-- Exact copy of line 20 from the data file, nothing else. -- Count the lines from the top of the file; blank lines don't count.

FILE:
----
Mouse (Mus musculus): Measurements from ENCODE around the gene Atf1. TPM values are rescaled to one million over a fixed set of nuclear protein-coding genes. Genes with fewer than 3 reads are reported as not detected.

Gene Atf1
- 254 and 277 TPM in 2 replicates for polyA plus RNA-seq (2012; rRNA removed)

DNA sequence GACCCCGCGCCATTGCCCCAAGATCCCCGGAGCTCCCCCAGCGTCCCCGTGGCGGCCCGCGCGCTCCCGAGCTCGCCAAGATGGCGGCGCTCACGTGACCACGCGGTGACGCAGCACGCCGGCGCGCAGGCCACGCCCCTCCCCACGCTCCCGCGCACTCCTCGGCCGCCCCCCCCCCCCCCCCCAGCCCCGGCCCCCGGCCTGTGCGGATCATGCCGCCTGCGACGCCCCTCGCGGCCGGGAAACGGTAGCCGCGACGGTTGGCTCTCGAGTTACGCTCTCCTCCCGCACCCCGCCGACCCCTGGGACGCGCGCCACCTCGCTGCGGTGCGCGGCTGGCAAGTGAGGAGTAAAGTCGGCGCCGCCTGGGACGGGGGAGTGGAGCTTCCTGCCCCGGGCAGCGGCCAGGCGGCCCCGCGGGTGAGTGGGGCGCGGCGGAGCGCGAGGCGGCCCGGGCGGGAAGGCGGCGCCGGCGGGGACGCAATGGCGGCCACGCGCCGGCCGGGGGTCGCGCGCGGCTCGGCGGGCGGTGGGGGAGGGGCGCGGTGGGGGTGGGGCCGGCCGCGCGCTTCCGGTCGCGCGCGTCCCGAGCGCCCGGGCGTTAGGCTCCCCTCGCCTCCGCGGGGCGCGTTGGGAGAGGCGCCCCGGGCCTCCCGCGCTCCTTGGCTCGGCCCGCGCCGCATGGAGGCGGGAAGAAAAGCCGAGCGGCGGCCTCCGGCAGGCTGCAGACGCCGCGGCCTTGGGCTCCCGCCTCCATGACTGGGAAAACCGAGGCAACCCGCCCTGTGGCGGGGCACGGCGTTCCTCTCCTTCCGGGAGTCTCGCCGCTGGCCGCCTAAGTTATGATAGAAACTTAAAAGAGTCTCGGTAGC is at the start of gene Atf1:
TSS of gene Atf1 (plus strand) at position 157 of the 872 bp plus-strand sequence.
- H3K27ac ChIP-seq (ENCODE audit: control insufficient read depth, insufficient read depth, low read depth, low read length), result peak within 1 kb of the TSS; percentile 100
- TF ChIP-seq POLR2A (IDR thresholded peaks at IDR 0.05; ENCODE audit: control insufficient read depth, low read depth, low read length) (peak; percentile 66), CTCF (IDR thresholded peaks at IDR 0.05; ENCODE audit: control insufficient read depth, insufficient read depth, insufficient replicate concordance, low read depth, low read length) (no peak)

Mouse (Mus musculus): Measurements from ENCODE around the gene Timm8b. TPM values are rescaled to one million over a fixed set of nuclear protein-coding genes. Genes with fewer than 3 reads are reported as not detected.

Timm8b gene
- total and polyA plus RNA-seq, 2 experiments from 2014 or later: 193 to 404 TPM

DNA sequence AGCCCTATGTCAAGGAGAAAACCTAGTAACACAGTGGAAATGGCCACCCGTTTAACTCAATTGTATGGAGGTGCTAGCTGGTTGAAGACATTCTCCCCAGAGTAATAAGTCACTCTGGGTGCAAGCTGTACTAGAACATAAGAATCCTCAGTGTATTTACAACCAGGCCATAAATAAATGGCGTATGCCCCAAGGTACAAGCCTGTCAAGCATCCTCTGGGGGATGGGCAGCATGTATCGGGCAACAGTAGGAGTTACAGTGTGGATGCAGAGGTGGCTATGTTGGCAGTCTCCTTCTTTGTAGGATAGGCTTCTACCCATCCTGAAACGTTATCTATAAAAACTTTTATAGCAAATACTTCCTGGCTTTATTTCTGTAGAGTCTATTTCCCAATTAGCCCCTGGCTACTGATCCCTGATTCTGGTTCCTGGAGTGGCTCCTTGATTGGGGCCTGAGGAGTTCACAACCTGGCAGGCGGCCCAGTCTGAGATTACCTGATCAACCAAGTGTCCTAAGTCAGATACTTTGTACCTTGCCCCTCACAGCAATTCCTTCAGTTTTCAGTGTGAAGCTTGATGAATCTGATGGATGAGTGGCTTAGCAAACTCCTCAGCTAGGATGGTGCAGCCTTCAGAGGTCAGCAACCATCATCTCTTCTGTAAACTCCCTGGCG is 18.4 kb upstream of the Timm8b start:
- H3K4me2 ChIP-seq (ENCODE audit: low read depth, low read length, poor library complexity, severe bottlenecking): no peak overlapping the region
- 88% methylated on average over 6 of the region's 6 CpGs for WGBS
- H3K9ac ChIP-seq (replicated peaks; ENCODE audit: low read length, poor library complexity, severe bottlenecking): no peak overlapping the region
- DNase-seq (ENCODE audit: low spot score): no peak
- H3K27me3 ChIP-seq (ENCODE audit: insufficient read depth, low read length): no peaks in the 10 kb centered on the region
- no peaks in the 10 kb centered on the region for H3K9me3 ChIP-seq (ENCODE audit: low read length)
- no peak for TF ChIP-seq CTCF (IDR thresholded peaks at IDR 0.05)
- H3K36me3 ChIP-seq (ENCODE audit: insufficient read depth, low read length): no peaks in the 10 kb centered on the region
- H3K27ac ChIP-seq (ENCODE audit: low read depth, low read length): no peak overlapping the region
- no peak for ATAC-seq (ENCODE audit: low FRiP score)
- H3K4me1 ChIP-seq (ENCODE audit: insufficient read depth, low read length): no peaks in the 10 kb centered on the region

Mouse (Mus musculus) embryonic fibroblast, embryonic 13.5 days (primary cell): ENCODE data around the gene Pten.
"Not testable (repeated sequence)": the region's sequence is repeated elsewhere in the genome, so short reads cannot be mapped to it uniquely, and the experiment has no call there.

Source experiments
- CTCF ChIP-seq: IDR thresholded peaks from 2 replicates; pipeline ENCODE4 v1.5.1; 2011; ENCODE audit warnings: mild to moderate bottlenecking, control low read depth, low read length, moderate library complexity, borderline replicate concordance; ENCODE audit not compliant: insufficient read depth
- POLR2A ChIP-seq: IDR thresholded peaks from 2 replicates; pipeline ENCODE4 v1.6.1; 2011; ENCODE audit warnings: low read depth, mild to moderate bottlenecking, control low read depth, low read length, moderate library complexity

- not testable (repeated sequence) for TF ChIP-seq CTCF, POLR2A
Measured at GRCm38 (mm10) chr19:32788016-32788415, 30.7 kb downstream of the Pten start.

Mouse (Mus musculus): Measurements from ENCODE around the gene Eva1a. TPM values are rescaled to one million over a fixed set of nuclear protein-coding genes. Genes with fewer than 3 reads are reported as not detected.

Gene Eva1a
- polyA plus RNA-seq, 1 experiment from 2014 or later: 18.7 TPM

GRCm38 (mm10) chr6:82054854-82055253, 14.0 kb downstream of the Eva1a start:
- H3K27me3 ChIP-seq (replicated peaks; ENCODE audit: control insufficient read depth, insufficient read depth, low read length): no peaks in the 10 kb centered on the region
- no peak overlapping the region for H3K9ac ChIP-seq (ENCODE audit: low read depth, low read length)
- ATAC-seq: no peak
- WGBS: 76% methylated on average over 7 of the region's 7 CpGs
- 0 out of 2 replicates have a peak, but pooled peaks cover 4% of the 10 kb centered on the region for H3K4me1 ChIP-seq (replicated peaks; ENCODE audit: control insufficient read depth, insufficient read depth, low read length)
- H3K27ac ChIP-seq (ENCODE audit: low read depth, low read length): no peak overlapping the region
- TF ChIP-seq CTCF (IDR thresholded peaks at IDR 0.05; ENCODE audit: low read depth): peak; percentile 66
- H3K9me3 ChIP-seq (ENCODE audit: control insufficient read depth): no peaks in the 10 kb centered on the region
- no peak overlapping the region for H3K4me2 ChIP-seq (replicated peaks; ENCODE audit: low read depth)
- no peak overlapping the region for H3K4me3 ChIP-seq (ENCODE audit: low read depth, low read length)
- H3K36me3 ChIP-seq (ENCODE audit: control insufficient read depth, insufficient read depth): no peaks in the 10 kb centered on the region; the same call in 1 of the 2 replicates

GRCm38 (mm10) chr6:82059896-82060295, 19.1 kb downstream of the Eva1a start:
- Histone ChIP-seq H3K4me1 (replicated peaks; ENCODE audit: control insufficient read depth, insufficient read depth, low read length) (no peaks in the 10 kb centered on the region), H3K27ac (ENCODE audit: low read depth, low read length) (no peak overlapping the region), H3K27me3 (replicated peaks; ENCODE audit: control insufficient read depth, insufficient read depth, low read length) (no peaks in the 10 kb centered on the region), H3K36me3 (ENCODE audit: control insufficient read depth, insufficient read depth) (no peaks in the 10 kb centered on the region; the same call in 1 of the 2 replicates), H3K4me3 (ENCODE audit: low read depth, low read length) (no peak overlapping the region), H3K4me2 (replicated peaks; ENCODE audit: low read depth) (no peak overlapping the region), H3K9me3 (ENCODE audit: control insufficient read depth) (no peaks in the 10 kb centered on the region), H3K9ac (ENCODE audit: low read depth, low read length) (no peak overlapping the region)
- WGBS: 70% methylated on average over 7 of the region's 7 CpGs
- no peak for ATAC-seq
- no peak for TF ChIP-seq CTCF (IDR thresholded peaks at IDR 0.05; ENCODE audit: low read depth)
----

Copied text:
- H3K27ac ChIP-seq (ENCODE audit: low read depth, low read length): no peak overlapping the region